Title

A Prospective Sonographic Evaluation of Peripheral Intravenous Catheter Associated Thrombophlebitis.

Document Type

Article

Publication Date

4-16-2021

Publication Title

Journal of Vascular Access

Abstract

OBJECTIVE: Thrombophlebitis associated with peripheral intravenous catheters (PIVCs) is a poorly described complication in the literature. Given limited accuracy of current assessment tools and poor documentation in the medical record, the true incidence and relevance of this complication is misrepresented. We aimed to identify risk factors in the development of thrombophlebitis using an objective methodology coupling serial diagnostic ultrasound and clinical assessment.

METHODS: We conducted a single-site, prospective observational cohort study. Adult patients presenting to the emergency department that underwent traditionally placed PIVC insertion and were being hospitalized with an anticipated length of stay greater than 2 days were eligible participants. Using serial, daily ultrasound evaluations and clinical assessments via the phlebitis scale, we identified patients with asymptomatic and symptomatic thrombosis. The primary goal was to identify demographic, clinical, and IV related risk factors associated with thrombophlebitis. Univariate and multivariate analyses were employed to identify risk factors for thrombophlebitis.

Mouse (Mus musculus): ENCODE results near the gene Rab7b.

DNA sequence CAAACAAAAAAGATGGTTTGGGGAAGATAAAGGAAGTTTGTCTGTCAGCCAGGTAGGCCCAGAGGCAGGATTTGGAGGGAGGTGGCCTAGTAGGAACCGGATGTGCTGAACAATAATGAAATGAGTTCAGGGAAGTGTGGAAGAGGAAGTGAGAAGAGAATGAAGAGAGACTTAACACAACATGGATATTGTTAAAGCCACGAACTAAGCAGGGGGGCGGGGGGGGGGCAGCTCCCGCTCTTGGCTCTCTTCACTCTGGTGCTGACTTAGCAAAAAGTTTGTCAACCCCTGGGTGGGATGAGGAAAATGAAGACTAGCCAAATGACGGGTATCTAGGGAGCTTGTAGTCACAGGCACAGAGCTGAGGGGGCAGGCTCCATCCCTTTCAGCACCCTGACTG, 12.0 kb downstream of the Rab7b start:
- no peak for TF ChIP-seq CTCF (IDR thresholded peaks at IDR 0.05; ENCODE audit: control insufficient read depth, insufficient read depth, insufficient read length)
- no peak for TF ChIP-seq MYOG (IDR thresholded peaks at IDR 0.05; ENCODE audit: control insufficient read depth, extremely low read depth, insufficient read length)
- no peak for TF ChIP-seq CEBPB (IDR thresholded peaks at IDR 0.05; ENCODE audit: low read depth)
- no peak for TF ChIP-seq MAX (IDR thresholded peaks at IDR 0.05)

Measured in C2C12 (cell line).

RESULTS: A total of 62 PIVCs were included between July and August 2020. About 54 (87.10%) developed catheter-related thrombosis with 22 (40.74%) of the thrombosed catheters were characterized as symptomatic. Multivariate cox regression demonstrated that catheter diameter relative to vein diameter greater than one-third [AHR = 5.41 (1.91, 15.4)

CONCLUSIONS: Our study found that the increased proportion of catheter relative to vein size and steeper catheter tip angle increased the risk of thrombophlebitis. Catheter size relative to vein size is a modifiable factor that should be considered when inserting PIVCs. Additional larger prospective investigations using objective methodologies are needed to further characterize complications in PIVCs.

First Page

11297298211009019

DOI

10.1177/11297298211009019

ISSN

1724-6032

PubMed ID

33860710

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